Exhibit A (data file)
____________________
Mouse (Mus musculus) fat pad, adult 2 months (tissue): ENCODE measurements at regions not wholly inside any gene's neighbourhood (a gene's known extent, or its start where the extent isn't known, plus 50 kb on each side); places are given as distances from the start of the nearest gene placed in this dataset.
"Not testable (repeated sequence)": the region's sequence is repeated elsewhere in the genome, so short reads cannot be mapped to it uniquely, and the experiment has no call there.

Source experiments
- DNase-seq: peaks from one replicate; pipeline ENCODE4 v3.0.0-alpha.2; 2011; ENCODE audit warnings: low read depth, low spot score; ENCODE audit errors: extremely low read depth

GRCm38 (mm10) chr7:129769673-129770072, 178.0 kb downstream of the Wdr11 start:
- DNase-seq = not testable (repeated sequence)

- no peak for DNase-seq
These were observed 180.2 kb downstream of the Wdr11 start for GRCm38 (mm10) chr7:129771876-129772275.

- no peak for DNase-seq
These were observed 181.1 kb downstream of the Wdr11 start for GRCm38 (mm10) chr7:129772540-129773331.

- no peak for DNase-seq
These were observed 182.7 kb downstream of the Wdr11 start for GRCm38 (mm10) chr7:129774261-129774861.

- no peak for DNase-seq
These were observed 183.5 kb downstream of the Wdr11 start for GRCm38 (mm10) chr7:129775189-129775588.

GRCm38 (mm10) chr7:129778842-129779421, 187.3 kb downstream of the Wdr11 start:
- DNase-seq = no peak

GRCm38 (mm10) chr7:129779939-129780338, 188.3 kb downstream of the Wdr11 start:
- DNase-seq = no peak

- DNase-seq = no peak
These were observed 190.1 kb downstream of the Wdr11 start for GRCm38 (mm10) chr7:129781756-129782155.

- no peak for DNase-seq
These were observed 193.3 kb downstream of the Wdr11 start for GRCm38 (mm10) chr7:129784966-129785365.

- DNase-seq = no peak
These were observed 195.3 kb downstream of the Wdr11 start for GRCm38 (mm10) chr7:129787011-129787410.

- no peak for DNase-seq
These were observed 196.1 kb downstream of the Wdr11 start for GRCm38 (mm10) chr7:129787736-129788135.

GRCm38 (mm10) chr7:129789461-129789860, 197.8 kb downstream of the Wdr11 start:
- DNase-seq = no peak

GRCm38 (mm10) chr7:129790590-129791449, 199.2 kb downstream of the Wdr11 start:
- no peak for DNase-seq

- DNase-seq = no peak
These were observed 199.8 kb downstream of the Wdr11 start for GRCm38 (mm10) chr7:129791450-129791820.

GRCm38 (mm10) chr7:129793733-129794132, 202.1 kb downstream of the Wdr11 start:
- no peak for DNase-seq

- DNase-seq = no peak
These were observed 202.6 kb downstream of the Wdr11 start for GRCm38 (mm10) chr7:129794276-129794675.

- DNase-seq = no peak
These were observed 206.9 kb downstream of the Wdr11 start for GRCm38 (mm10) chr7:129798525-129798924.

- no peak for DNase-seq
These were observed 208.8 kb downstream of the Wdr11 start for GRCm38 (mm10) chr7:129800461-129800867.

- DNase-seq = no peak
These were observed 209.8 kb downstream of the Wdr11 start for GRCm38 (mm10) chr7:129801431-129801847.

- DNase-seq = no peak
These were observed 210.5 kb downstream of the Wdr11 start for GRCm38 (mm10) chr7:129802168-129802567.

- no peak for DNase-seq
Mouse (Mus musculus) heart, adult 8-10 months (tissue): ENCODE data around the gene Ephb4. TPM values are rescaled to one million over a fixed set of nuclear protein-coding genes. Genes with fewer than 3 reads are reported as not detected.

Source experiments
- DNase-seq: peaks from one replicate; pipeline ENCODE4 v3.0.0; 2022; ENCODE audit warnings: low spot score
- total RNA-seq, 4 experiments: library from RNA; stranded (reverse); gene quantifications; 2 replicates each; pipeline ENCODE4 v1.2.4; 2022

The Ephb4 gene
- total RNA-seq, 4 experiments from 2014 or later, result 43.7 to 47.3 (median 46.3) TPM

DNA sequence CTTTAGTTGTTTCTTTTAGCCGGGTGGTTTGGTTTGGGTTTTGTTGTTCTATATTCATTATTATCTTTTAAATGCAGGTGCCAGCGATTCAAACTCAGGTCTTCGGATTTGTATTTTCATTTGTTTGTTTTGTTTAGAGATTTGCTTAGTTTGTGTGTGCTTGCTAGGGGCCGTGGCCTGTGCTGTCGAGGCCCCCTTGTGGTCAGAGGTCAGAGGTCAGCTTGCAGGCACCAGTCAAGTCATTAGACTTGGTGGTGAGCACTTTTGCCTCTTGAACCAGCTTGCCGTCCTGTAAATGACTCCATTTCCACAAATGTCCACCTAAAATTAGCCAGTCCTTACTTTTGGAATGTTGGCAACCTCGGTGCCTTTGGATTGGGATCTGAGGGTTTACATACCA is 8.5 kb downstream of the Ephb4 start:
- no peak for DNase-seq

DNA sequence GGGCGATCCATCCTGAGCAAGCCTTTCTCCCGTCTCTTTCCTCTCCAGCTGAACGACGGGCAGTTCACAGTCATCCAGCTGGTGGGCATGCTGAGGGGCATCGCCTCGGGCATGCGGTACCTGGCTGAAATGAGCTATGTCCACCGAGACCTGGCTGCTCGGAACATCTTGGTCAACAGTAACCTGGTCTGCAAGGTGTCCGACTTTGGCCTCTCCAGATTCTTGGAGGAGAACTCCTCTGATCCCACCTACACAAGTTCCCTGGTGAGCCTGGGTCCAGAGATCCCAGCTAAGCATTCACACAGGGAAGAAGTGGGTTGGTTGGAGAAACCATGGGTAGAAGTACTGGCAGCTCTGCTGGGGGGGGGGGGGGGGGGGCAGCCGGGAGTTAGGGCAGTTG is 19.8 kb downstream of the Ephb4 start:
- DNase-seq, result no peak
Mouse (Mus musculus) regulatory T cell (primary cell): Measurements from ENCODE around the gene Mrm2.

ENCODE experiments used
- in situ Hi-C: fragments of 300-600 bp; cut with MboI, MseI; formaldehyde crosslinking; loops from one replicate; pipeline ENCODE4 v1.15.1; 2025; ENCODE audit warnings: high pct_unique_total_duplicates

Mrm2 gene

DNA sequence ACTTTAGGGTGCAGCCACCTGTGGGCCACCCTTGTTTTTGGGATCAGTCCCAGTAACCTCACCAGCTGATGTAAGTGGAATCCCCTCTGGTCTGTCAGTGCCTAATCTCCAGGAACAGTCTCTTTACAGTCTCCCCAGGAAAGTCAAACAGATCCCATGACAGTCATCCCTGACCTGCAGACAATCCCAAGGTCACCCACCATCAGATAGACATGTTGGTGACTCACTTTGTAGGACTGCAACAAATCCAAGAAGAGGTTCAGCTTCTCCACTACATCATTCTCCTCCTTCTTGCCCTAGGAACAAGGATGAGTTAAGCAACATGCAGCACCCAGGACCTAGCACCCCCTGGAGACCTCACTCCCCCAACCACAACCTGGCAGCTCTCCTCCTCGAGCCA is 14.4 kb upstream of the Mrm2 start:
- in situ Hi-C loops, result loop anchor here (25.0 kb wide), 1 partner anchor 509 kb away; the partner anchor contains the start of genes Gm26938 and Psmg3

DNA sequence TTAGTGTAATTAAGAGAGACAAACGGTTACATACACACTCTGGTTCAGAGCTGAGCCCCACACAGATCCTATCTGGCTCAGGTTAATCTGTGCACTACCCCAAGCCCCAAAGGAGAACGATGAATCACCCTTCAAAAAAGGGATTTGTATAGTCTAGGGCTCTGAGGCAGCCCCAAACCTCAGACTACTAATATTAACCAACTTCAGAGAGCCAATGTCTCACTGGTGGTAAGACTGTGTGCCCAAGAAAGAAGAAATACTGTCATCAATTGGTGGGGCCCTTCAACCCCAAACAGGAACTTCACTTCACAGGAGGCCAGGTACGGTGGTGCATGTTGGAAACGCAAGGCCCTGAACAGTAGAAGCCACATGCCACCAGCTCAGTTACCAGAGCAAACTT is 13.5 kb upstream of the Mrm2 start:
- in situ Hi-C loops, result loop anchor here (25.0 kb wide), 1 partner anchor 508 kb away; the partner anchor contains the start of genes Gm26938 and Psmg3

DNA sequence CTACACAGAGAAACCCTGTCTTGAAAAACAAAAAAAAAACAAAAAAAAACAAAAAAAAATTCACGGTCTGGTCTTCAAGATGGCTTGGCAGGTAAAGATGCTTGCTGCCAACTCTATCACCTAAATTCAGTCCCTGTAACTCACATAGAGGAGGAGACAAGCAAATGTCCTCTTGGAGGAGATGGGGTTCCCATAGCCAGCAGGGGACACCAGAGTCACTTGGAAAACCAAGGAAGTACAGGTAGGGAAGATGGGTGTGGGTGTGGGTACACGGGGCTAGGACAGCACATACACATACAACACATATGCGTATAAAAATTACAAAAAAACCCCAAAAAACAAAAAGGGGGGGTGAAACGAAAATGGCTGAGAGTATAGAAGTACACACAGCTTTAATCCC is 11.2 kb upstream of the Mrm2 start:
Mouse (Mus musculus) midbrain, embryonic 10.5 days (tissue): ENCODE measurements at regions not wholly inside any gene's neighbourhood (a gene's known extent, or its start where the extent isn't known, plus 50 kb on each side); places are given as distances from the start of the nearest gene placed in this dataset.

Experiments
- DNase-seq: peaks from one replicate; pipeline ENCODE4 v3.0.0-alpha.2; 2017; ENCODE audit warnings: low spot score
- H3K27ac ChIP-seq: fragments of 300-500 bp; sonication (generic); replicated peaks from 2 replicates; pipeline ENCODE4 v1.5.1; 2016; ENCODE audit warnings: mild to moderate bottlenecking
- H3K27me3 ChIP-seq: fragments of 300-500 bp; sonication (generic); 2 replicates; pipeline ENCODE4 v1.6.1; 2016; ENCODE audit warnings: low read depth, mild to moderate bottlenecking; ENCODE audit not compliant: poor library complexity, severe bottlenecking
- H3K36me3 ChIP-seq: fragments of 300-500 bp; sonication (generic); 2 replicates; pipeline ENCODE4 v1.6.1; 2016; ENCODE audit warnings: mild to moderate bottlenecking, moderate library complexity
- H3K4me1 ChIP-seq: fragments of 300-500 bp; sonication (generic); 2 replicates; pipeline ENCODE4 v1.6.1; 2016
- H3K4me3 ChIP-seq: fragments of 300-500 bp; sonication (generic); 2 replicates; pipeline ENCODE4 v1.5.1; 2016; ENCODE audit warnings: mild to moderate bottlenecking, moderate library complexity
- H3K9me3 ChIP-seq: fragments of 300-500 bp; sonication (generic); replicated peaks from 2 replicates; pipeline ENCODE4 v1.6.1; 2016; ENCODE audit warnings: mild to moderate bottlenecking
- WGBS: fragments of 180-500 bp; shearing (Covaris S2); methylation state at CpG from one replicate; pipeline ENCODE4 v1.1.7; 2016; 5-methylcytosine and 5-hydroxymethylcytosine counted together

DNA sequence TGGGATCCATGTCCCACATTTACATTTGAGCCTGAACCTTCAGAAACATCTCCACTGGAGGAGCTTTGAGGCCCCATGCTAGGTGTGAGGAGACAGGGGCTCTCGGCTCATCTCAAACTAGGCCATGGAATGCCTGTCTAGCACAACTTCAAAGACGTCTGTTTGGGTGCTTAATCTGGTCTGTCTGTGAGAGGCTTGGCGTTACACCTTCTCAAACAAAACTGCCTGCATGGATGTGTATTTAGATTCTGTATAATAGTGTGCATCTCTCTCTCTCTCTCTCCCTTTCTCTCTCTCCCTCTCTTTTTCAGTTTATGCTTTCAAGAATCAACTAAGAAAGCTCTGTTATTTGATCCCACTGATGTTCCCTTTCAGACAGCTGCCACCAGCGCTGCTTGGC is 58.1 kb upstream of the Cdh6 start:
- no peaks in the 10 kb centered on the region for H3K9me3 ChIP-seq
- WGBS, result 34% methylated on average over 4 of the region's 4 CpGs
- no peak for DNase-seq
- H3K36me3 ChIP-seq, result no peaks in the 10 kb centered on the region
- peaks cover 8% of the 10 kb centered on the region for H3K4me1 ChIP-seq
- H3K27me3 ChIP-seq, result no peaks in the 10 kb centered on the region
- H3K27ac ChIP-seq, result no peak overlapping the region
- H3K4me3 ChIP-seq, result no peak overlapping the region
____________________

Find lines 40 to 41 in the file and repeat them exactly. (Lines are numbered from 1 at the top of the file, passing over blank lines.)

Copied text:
These were observed 208.8 kb downstream of the Wdr11 start for GRCm38 (mm10) chr7:129800461-129800867.

- DNase-seq = no peak